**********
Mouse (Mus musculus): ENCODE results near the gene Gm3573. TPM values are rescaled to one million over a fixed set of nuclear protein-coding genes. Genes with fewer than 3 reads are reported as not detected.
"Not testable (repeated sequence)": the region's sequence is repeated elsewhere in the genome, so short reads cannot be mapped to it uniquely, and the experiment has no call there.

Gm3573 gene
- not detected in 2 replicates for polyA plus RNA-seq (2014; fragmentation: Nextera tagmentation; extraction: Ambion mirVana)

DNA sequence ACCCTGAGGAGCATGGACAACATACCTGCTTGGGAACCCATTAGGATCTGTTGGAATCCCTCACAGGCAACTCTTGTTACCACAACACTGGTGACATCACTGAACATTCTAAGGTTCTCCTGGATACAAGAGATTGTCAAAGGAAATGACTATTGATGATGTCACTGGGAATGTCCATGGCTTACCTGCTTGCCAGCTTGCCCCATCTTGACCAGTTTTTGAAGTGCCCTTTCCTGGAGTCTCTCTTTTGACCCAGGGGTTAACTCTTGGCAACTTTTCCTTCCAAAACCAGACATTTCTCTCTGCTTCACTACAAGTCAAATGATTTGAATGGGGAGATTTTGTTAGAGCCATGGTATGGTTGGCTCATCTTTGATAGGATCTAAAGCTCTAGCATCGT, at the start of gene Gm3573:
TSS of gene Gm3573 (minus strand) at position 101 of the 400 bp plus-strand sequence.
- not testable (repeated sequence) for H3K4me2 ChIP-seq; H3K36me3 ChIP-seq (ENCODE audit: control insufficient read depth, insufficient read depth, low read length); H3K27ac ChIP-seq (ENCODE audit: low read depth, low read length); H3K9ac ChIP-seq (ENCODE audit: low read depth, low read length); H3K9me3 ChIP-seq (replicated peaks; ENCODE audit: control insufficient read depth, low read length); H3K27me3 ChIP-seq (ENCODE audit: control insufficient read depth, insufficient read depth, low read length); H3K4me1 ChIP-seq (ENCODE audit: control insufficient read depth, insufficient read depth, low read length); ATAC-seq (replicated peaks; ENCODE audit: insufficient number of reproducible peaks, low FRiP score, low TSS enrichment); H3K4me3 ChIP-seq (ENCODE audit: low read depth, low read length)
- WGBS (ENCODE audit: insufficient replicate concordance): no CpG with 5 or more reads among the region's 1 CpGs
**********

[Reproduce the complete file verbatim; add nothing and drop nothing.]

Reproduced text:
Mouse (Mus musculus): ENCODE results near the gene Gm3573. TPM values are rescaled to one million over a fixed set of nuclear protein-coding genes. Genes with fewer than 3 reads are reported as not detected.
"Not testable (repeated sequence)": the region's sequence is repeated elsewhere in the genome, so short reads cannot be mapped to it uniquely, and the experiment has no call there.

Gm3573 gene
- not detected in 2 replicates for polyA plus RNA-seq (2014; fragmentation: Nextera tagmentation; extraction: Ambion mirVana)

DNA sequence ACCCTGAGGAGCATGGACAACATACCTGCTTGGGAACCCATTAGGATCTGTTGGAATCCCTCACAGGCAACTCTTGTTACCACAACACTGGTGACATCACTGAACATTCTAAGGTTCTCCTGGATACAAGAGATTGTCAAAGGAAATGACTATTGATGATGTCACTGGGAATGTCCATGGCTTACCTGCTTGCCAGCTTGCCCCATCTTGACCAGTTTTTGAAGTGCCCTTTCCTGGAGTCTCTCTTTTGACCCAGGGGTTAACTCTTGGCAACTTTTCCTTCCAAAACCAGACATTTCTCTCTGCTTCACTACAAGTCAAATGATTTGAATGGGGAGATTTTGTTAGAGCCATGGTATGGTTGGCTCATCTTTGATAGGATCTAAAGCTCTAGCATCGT, at the start of gene Gm3573:
TSS of gene Gm3573 (minus strand) at position 101 of the 400 bp plus-strand sequence.
- not testable (repeated sequence) for H3K4me2 ChIP-seq; H3K36me3 ChIP-seq (ENCODE audit: control insufficient read depth, insufficient read depth, low read length); H3K27ac ChIP-seq (ENCODE audit: low read depth, low read length); H3K9ac ChIP-seq (ENCODE audit: low read depth, low read length); H3K9me3 ChIP-seq (replicated peaks; ENCODE audit: control insufficient read depth, low read length); H3K27me3 ChIP-seq (ENCODE audit: control insufficient read depth, insufficient read depth, low read length); H3K4me1 ChIP-seq (ENCODE audit: control insufficient read depth, insufficient read depth, low read length); ATAC-seq (replicated peaks; ENCODE audit: insufficient number of reproducible peaks, low FRiP score, low TSS enrichment); H3K4me3 ChIP-seq (ENCODE audit: low read depth, low read length)
- WGBS (ENCODE audit: insufficient replicate concordance): no CpG with 5 or more reads among the region's 1 CpGs